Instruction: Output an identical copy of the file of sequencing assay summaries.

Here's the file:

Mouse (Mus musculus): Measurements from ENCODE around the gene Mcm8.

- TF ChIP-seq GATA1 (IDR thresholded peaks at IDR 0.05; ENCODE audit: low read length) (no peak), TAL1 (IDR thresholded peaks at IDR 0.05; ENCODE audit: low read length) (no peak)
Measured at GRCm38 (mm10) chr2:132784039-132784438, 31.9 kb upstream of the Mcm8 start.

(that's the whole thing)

Mouse (Mus musculus): Measurements from ENCODE around the gene Mcm8.

- TF ChIP-seq GATA1 (IDR thresholded peaks at IDR 0.05; ENCODE audit: low read length) (no peak), TAL1 (IDR thresholded peaks at IDR 0.05; ENCODE audit: low read length) (no peak)
Measured at GRCm38 (mm10) chr2:132784039-132784438, 31.9 kb upstream of the Mcm8 start.